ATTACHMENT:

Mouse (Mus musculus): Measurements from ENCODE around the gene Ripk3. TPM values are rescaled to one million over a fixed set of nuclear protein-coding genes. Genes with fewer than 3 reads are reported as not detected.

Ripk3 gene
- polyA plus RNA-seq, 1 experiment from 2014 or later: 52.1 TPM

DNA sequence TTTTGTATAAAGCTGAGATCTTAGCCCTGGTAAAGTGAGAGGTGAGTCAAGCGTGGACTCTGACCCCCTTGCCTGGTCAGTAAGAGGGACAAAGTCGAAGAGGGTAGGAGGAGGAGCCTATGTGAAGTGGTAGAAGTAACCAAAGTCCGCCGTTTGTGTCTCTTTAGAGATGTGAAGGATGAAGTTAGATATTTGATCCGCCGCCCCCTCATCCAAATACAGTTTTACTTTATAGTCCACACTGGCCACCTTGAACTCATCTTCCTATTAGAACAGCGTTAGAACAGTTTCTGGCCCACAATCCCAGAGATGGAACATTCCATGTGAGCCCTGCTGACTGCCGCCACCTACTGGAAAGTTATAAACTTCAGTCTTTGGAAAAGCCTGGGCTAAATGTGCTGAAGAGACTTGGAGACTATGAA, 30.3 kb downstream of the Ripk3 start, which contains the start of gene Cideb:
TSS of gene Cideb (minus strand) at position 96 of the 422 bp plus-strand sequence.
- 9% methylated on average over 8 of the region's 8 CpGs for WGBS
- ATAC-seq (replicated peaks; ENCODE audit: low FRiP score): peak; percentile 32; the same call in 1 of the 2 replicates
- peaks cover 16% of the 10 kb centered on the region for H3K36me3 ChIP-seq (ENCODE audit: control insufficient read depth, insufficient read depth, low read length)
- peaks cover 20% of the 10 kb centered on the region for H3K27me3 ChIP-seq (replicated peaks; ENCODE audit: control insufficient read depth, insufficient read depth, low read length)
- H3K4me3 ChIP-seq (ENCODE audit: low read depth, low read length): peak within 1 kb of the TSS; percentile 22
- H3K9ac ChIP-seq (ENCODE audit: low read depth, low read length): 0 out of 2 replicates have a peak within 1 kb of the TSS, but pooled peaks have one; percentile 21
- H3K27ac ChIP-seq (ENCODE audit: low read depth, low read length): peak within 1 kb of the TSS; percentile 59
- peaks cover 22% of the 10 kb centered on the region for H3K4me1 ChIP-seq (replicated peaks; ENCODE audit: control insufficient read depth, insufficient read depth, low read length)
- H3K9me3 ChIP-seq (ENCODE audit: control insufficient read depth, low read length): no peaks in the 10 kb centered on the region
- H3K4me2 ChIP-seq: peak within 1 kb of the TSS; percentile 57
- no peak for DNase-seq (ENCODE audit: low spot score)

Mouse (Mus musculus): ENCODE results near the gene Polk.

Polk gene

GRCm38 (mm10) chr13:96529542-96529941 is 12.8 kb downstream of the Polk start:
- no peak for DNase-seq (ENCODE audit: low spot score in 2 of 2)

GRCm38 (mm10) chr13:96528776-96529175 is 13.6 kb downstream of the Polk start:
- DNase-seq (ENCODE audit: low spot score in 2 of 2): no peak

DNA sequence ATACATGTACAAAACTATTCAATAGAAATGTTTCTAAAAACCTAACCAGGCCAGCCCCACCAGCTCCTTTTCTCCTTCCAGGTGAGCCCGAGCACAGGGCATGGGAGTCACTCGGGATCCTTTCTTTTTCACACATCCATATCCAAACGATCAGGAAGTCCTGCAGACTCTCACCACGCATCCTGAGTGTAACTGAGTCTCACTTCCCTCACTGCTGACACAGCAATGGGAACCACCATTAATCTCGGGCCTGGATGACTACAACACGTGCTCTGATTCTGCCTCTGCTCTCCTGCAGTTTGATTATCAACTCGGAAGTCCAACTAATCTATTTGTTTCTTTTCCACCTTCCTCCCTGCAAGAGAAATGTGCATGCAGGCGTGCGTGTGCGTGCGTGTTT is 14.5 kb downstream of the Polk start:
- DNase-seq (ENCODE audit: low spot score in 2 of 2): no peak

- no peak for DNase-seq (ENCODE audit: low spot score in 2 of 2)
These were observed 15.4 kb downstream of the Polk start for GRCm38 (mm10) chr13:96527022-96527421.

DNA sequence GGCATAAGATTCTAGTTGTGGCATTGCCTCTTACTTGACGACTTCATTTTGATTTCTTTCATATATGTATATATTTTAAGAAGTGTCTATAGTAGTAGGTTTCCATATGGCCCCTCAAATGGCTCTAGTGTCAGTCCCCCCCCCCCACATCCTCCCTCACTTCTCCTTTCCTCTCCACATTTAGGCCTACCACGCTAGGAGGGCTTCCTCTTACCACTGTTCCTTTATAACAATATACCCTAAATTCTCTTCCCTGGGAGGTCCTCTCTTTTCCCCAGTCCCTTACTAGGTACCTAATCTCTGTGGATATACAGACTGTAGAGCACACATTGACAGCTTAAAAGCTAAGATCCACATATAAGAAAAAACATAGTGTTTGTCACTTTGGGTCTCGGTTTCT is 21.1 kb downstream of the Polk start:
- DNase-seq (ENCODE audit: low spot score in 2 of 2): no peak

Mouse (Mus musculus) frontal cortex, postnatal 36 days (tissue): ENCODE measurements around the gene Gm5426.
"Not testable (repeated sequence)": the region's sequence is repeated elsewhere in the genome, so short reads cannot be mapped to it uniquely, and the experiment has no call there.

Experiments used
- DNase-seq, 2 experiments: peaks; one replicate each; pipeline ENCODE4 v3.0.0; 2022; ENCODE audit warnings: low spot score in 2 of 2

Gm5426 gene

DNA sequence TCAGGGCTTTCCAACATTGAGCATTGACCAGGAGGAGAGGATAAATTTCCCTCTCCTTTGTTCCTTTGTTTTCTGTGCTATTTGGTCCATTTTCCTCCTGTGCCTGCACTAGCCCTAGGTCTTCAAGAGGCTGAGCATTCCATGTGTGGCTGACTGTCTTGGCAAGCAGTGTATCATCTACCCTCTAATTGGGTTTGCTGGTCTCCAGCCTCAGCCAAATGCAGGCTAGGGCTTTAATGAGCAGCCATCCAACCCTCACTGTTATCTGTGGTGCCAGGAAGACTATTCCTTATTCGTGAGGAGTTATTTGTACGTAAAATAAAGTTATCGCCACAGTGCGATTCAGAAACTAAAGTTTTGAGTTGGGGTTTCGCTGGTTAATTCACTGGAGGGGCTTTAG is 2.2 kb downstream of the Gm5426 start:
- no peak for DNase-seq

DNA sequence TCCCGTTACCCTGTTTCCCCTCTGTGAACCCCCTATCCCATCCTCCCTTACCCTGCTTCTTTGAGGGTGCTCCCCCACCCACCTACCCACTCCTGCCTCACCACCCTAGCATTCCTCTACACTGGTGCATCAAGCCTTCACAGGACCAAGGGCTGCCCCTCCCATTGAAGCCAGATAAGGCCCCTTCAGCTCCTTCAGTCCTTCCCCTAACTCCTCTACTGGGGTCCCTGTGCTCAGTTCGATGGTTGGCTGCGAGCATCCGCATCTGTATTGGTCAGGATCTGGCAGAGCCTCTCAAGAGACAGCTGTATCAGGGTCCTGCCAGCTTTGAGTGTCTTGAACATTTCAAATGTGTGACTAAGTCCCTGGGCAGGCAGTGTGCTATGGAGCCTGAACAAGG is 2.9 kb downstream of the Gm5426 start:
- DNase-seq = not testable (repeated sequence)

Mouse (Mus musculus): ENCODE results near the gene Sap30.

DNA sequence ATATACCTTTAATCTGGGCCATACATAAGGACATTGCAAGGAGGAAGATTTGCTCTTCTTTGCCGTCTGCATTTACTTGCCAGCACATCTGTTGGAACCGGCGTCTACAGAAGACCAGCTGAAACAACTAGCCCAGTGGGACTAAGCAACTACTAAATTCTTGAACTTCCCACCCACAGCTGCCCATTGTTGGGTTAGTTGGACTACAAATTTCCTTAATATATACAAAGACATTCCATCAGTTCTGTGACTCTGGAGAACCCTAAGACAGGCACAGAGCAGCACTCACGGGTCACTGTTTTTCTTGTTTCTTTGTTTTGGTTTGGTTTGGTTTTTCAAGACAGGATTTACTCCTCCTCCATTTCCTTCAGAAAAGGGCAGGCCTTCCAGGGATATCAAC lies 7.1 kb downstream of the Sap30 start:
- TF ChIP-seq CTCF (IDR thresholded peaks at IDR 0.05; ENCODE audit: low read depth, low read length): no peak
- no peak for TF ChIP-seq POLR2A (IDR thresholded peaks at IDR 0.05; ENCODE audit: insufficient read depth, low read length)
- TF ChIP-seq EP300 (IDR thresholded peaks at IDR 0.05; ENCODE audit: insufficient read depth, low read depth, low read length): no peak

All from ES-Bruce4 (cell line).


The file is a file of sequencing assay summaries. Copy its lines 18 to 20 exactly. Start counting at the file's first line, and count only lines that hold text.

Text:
Polk gene

GRCm38 (mm10) chr13:96529542-96529941 is 12.8 kb downstream of the Polk start:
- no peak for DNase-seq (ENCODE audit: low spot score in 2 of 2)